And in the writing of this book and the other books that followed, Willa Cather saw all those early years had been in preparation for her rightful task. Out of her experience with complex people and complex things had come a great work of literature about simple people and simple things.
This, too, Sarah Orne Jewett had epitomized for Miss Cather when she said to her: "You have to know the world so well before you know the parish," and so after coming to know the world, Miss Cather went back home and wrote about the parish.
Another literary friend, Dorothy Canfield Fisher, has recently written in the Yale Review in unreserved praise of Miss Cather's work. Strangely enough Miss Cather and Mrs. Fisher were schoolmates at the University of Nebraska, and now both are writers of national distinction. Mrs. Fisher wrote as follows:
"There is no writer living in whose excellence Americans feel a warmer, prouder pleasure than we all feel in the success of Willa Cather. I do not mean by success the wide recognition given her, although that is delightful to see. I mean what must give much more satisfaction to Miss Cather, herself, her real inner success, her real excellence, her firm, steady upward growth and expansion into tranquil and assured power. It is as heartening and inspiring a spectacle as the rich, healthful growth and flowering into splendor of a plant in our gardens, for she is a plant of our own American garden to her last fiber.
"Here is an American to whom European culture (and she has always had plenty of that) is but food to be absorbed and transformed into a new product, quite different, unique, inimitable, with a harmonious perfection of its own. I cannot imagine any exercise which would be of more use to a young writer than to take the last story in her new volume, Youth and the Bright Medusa (what an inspired title!), and compare it line by line with the original version which was published in the January number of Scribner's in 1903. The whole story of Miss Cather's development is there, and an uninformed writer would learn more by pondering on the changes made by Miss Cather in her own story after eighteen years of growth and work than by listening to many lectures from the professors of literature.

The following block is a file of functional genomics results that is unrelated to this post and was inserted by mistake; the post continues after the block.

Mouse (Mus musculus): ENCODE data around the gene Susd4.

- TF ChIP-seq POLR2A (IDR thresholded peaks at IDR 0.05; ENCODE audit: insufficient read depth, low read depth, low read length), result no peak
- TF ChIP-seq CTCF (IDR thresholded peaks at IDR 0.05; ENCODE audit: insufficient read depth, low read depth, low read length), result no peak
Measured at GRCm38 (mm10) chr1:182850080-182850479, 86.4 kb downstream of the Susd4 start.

"So often writers, even very clever ones, spoil their earlier work when they try to alter it, have not the firm mastery of their craft to know how to smooth out the crudeness without rooting out the life, are so startled by the changes in their own taste that they do not know where to begin. Miss Cather, conscious, firm-willed artist that she is, has known just where to lay her finger on the false passages and how to lift them without destroying the life of the story."
In her New York home, Miss Cather works but three hours a day—hours of perfect joy and happiness, she describes them. She finds that at the end of two or three hours she has exhausted her best efforts. She spends the remainder of the day with her friends, or taking a walk in Central park, or listening to good music or busying herself with housework and forgets about her work. She believes that a writer should keep in as good physical condition as a singer, and so she regulates her life on a simple, normal schedule. She writes easily and seldom tears a paragraph or a page to pieces. She sometimes revises, but she does not fuss over her writing. "I let life flow along the pages," says this consummate artist.
Miss Cather has just completed a new book, One of Ours. It is now in proof form. She worked three years on this book, and she considers it her best effort.
"The hero is just a red-headed prairie boy," said Miss Cather. "I always felt it was presumptuous and silly for a woman to write about a male character, but by a chain of circumstances I came to know that boy better than I know myself. I have cut out all descriptive work in this book—the thing I do best. I have cut out all picture making because that boy does not see pictures. It was hard to cease to do the thing that I do best, but we all have to pay the price for everything we accomplish, and because I was willing to pay so much to write about this boy, I felt that I had a right to do so."
Lucky prairie boy! To have Willa Cather to write about him.Omaha World-Herald, 27 November 1921.